Breaking the rules

Recently, as part of a Postgraduate class, I listened to an experienced business practitioner, and adjunct professor, give a presentation on creativity and innovation. One of the key messages from his presentation was “Break the rules”. It’s a good message, one that challenges us to reach beyond what we know, where we feel safe, to a place where growth and development happens.

I do not disagree with his argument at all. But even so, there was a feeling of concern lurking on the periphery of my consciousness, a suggestion that something was missing from the picture he presented. And then he showed an image of a world map with New Zealand at the top.

upside down map

What do you see when you look at this depiction of the World? What are you thinking, what are you experiencing as you take in this image?

For many, this could very well challenge what you know to be an accepted truth, seen to be outside the norm, an unusual perspective from which to see our world. For me this was a provocative image, but not because it was outside the norm. For me this was the norm. This represented the Māori worldview.

For the benefit of those who are not familiar with our creation traditions, this perspective relates to the hero-figure Maui and his fish, Te Ika a Maui, otherwise known as the North Island of New Zealand. Looking at the North Island, the head of the fish is where Wellington is located. The fins of the fish are represented by the East Cape and Taranaki. And the tail of the fish is Northland.

The natural orientation of the body will be to locate the head at the top and the tail at the bottom, making Wellington “up” and Northland “down”, the complete opposite to the map representations we are familiar with.

This positioning is reinforced by the language Māori use to indicate the direction we are going when travelling through the North Island. For example, travelling from Auckland to Wellington, in English you would say “I am going down to Wellington”. In te reo Māori however, you would say you “I am going up to Wellington”.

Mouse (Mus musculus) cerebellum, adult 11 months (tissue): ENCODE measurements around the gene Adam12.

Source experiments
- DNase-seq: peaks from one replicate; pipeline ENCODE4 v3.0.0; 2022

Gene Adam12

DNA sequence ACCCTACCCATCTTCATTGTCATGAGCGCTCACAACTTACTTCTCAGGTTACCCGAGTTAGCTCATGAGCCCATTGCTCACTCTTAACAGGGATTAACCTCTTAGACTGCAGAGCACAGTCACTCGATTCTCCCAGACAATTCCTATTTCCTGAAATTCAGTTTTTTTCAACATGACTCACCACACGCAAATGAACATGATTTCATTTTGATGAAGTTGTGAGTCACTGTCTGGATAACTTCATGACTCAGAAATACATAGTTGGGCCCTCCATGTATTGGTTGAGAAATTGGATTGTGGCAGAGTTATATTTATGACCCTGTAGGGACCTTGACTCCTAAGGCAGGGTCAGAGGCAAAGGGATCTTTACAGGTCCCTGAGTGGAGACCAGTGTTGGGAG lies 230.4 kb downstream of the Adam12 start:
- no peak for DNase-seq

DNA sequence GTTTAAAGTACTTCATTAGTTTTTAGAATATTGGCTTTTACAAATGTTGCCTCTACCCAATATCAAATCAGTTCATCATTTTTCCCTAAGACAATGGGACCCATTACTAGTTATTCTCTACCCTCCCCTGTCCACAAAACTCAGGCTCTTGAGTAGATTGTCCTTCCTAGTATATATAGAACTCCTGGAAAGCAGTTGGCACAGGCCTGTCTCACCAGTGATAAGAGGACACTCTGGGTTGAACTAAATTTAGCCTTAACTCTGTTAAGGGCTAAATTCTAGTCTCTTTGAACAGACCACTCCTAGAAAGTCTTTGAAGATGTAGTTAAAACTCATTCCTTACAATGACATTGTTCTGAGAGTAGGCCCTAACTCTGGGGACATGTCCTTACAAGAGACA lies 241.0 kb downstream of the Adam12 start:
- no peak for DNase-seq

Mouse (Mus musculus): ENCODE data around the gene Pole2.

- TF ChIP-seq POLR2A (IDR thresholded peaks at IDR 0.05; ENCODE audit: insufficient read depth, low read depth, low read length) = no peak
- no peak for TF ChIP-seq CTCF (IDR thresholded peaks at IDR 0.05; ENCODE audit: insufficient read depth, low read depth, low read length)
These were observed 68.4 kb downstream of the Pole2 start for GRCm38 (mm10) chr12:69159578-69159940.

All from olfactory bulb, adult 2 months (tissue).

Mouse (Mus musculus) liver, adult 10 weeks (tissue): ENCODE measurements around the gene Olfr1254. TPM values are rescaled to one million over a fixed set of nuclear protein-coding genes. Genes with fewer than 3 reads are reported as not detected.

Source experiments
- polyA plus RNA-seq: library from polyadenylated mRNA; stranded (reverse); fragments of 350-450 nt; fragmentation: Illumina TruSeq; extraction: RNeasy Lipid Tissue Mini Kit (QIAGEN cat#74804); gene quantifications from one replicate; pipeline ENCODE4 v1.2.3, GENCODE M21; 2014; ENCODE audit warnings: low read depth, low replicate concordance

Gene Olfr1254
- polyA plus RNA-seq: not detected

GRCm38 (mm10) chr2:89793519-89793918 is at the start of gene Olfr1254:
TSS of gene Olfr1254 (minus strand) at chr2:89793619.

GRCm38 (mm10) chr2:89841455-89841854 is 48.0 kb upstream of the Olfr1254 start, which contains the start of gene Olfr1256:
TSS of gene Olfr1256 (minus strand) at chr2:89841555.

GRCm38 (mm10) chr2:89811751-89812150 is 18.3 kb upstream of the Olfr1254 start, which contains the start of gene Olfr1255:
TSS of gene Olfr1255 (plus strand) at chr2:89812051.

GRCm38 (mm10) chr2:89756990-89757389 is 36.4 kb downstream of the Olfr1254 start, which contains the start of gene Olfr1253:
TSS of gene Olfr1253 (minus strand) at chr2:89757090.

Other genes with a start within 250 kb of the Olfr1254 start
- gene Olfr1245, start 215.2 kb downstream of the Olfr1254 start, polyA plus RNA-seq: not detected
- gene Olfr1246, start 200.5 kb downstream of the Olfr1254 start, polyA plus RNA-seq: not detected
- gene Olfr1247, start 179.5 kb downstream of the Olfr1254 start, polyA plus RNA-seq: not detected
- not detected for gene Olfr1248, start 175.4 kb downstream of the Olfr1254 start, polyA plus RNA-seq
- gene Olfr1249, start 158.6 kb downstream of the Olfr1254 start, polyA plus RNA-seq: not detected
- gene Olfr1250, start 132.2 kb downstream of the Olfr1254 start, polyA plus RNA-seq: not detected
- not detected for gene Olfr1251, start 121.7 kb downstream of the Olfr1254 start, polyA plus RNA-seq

Revisiting that world map again, it is perfectly natural in Te Ao Māori, for the North Island of New Zealand to be facing upwards.

That unsettled feeling I had as I listened to this speaker, the feeling that something was missing was resolved when I realised that I was looking through a Te Ao Māori lens, a Māori worldview.

When faced with this reality, the question that then surfaced in my mind was this: who created the rules that we are being encouraged to break? Who sets the boundaries we are encouraged to push against? As you might imagine, these were quickly followed by a series of other questions.

But the big question for me is this. Does the Māori worldview, and I suspect other indigenous worldviews, have the potential to break new ground and realise opportunity within a contemporary context and current accepted practices? I think so. I think a Māori worldview, and indeed other indigenous worldviews, have the power and potential to be the next evolutionary step in our development as a creative and innovative society. Because a Māori worldview, by default, breaks all the rules. At least, that’s what I see when I look at that map.

What do you see?

Manuhiri

Manuhiri works at Te Tumu Herenga, the University of Auckland Libraries and Learning Services. With an undergraduate business degree and a postgraduate library degree, she has been a business librarian for over 15 years. As a librarian she has learned to value knowledge in all its forms - books, artworks, social media, the carvings on the walls of a meeting house, the wisdom in the minds of our older generation. Create, learn, engage, share. Because it is all taonga (valued objects). Inspired by the Māori and indigenous academics and PhD students in the Business School, this year she enrolled as an MCom student. Her research topic is Māori leadership communication. She is primarily interested in how communication shapes and influences decision-making and what this means in terms of outcomes for Māori. With a father of Ngāti Kauwhata descent and a mother from Ngāti Tūwharetoa, growing up her home was often the scene for mock verbal battles of tribal dominance. Mum was the victor in most encounters, but dad had control of the TV remote. So everyone was a winner at the end of the day. Some day she would like to be the owner of a Newfoundland puppy.

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